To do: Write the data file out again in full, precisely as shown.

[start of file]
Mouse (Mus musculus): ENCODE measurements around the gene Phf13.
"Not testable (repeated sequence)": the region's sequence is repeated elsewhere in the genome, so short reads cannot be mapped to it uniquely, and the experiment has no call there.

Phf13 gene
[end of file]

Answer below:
Mouse (Mus musculus): ENCODE measurements around the gene Phf13.
"Not testable (repeated sequence)": the region's sequence is repeated elsewhere in the genome, so short reads cannot be mapped to it uniquely, and the experiment has no call there.

Phf13 gene